As the leader of this so­ci­ety, you’re faced with a stream of sub­tle nudges to re­mem­ber the peo­ple who toil be­neath you. They’ll reg­u­larly ex­press their con­cerns and pose problems for which you’ll have to make dif­fi­cult de­ci­sions. If a child is in­jured in a work ac­ci­dent, you might be asked to re­view your law. Per­haps you should pro­hibit child labour again. But then you’ll lose pro­duc­tiv­ity. How about lim­it­ing them to safe jobs? Maybe that’s enough? If the pres­sure is mount­ing, how­ever, keep­ing the chil­dren work­ing might be a nec­es­sary risk.

Some­times they’ll de­mand that you make an im­prove­ment, such as to end home­less­ness in the city, which you can opt to make a prom­ise for, ei­ther to fix quickly or in a num­ber of days. Ef­fec­tively mini-quests, th­ese re­quests of­ten point to­wards a bet­ter way to play, but their de­liv­ery also hits an emo­tional note be­cause they re­late to hu­man needs. Some­times they run counter to your strat­egy, such as want­ing a pub when you’re try­ing to fo­cus on sourc­ing enough coal for the gen­er­a­tor to keep run­ning. “Mak­ing sure you might not al­ways agree with what they want is one of the lay­ers that al­lowed us to put more em­pa­thy into the so­ci­ety as a group,” says Stokalski. “We built chan­nels for you to em­pathise with each and ev­ery one of them: you know their names, who they are, what they’ve been through. But when you have 80 peo­ple and later on even more, you can’t em­pha­sise with them in­di­vid­u­ally, but at the same time we want you to feel emo­tions for the so­ci­ety as a whole.”

You also feel for your peo­ple as you watch them hud­dling on the bare ground next to the gen­er­a­tor and trudg­ing to the tasks you’ve set them, leav­ing paths through the thick snow. With day­light hours so short, and con­sid­er­ing how long it takes for them to get to the stacks of wood and other re­sources out in the wastes, chang­ing plans can be a dis­as­trous waste of time. The pres­sure of hav­ing too few peo­ple, work­ing too slowly, is con­stant.

Frost­punk is a grim game, a work of moral grey­ness and prag­ma­tism. But its pre­oc­cu­pa­tion with the peo­ple and what it means to have re­spon­si­bil­ity over them opens a world of nu­ance which re­calls the work of other Pol­ish stu­dios such as CD Pro­jekt Red, maker of the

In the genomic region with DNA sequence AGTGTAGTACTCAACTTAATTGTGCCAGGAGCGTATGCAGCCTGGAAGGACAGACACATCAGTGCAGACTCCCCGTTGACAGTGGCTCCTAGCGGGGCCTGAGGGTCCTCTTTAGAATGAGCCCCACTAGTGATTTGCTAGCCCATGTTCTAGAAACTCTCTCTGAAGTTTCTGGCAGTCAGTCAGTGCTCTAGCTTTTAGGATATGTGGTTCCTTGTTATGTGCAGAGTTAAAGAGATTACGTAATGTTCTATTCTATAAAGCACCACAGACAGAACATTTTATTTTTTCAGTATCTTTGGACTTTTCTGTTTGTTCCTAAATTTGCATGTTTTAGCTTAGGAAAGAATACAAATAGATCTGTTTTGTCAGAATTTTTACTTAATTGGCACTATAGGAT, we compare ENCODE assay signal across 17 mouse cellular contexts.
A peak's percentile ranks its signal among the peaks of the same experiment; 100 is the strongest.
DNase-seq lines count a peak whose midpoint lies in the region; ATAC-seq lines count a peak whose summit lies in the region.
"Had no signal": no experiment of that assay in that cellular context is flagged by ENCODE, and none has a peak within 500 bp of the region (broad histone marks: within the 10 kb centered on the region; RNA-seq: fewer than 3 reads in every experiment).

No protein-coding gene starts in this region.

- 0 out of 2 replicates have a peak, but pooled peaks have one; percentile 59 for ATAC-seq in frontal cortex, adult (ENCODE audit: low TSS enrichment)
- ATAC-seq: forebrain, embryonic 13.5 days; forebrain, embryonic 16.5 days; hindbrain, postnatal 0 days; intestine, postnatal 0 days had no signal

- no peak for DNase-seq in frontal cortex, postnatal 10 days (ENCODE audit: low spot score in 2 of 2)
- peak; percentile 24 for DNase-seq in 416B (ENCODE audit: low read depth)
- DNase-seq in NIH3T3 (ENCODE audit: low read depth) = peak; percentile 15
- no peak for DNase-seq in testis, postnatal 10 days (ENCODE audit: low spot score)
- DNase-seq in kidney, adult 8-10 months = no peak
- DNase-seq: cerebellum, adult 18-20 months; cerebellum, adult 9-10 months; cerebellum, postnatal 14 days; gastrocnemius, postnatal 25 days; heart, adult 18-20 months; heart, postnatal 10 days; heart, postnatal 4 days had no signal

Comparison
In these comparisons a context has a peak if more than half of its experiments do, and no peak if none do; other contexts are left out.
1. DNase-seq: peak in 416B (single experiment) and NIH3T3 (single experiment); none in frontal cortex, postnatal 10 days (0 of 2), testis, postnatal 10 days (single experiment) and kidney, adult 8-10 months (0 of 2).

Witcher games, which also tackle deeply hu­man sto­ries about what peo­ple do when the chips are down. “Maybe it’s our his­tory as a peo­ple,” Stokalski says. “Up un­til the First World War we had no coun­try of our own, be­cause we were oc­cu­pied by Rus­sia, Ger­many and Aus­tro-Hun­gary. Then there was this brief pe­riod of in­de­pen­dence, and then the Sec­ond World War hap­pened, and then the Com­mu­nists. Hav­ing this in our col­lec­tive mind­set might mean we want to see deeper mean­ings in what we do. This his­tory re­minds us of bad things not long be­fore our mod­ern one that make us ques­tion our way of life, our sys­tem of val­ues, what’s good and bad. That’s maybe one of our in­spi­ra­tions.”

The re­sult is a game that feels very dif­fer­ent to the of­ten US-made city builder and strat­egy games that came be­fore it. In­stead of dom­i­na­tion and win­ning, Frost­punk is about the jour­ney you take to en­sure the sur­vival of your so­ci­ety, and how you feel about the way you achieved it. Could you have made bet­ter de­ci­sions? Prob­a­bly. Was sur­vival at all costs ul­ti­mately worth it? That’s for you to judge.

You feel for your peo­ple as you watch them hud­dling on the bare ground

Lead de­signer Kuba Stokalski pre­vi­ously de­signed indie 4X game Space­com

Though Frost­punk is first re­leas­ing for PC, the con­cen­tric na­ture of the city makes con­sole joy­pad con­trol more than vi­able

Newspapers in English

Newspapers from Australia

© PressReader. All rights reserved.